Beijing at Twilight. A longitudinal study is comparing students at USC with those at Beijing Normal University in China—two groups with different ideals about when and how to appropriately express emotion. Image via Flickr user Jonathan Kos-Read.
How does one learn to read? If you’ve helped a child of your own learn her letters, you probably would tell me about words and letter sounds; how you helped her make the connection between language and symbols. But two more vital factors may be at play that you’ve likely never considered: emotion and culture. New work from Mary-Helen Immordino-Yang’s lab at the University of Southern California (USC) Rossier School of Education has revealed that emotions powerfully shape the way that we experience the world around us—as well as how we learn from it. What’s more, emotion is strongly influenced by an individual’s culture and social environment.
“There’s a lot of evidence—and we all intuitively sense—that individuals construct different kinds of meaning out of emotional and social situations. We wanted to get a handle on the ways in which that meaning-making process influences how kids come to experience the world and how they learn. We’ve long assumed that emotion had no place in learning. That, in fact, it may actually interfere with it. But studies have shown that that is a false assumption. It’s impossible—actually neurobiologically impossible—to have any kind of complex, meaningful thought without some emotional content in it. We are biologically built not to waste energy thinking about things we don’t care about.”
Immordino-Yang and colleagues are currently in the middle of a cross-cultural longitudinal study, comparing students at USC with those at Beijing Normal University in China—two groups with different ideals about when and how to appropriately express emotion. For example, typical Chinese culture puts emphasis on being less emotive, while Americans are generally encouraged to be more outwardly expressive. In the first phase of the study, participants’ brains were scanned as they viewed 40 true documentary-style narratives about extraordinary teenagers from around the globe. The stories were intended to elicit an emotional response: compassion for physical pain, admiration for a physical skill, empathy for social pain, or admiration for a virtue. The researchers discovered some intriguing brain differences from the two different cultural groups in the anterior insula, the area of the brain that maps visceral states and makes us aware of our feelings in the context of our environment, suggesting that our ability to construct conscious experiences of social emotion is influenced by the culture in which we are raised.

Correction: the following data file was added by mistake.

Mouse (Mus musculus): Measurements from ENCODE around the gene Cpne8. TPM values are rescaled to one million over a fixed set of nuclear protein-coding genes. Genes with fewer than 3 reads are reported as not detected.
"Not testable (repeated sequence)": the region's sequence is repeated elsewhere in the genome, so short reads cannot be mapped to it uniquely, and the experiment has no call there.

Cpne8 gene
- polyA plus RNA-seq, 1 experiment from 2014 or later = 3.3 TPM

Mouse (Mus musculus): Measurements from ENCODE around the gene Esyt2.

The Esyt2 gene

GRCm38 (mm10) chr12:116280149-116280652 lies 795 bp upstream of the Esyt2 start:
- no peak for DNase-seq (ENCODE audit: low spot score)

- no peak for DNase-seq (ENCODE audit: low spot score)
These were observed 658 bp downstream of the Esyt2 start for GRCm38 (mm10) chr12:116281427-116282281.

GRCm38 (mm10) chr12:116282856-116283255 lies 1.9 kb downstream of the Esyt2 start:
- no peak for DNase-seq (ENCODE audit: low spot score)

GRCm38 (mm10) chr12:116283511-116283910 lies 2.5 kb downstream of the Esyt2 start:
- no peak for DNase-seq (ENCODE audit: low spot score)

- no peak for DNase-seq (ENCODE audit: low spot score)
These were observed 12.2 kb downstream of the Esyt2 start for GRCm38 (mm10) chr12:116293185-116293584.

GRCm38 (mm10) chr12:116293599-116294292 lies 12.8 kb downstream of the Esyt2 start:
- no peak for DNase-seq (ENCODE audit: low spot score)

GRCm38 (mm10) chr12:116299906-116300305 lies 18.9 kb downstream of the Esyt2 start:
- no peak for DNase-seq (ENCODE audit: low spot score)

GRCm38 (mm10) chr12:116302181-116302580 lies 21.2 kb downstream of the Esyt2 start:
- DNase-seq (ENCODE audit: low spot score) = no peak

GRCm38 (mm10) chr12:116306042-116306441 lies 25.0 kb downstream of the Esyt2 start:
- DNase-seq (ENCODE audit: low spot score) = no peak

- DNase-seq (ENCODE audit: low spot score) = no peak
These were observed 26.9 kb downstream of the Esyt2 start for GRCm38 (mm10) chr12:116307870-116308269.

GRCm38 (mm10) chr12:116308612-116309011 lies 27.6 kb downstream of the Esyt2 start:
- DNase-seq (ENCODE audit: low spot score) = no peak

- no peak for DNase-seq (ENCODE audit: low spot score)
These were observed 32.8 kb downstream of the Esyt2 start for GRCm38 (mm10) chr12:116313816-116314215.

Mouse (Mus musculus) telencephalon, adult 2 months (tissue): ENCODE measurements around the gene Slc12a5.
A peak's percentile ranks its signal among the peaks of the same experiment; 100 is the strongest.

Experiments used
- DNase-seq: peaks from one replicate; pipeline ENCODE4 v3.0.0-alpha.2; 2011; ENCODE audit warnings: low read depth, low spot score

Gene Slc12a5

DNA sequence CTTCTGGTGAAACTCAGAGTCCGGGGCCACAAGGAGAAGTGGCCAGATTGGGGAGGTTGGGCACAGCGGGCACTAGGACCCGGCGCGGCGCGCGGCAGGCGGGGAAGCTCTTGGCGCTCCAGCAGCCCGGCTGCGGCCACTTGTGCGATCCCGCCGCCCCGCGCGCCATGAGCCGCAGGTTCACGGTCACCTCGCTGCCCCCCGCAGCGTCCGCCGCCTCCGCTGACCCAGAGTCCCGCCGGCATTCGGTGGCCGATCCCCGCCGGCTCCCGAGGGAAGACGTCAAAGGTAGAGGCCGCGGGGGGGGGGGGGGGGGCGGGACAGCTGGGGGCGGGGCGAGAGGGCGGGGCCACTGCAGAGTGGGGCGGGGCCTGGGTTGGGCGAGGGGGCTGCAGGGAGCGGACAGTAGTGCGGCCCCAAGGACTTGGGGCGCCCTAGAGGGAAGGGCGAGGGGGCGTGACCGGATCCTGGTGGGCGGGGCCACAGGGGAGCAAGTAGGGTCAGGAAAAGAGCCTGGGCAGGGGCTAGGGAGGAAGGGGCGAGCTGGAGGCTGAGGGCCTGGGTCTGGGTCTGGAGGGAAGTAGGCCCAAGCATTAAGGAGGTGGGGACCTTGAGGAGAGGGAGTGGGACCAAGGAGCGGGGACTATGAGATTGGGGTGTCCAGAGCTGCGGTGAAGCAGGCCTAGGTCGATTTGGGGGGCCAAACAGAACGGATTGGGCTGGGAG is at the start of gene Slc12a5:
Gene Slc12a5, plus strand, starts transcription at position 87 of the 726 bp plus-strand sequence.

“There were no differences at all in how much these young adults’ brains were activating when they responded to our emotional stories—and no differences in the strengths of emotions that participants in the different cultural groups reported,” says Immordino-Yang. “But there was a strong cultural difference in how patterns of neural activity corresponded in real-time with participants’ experience—in how people became aware of their emotion.”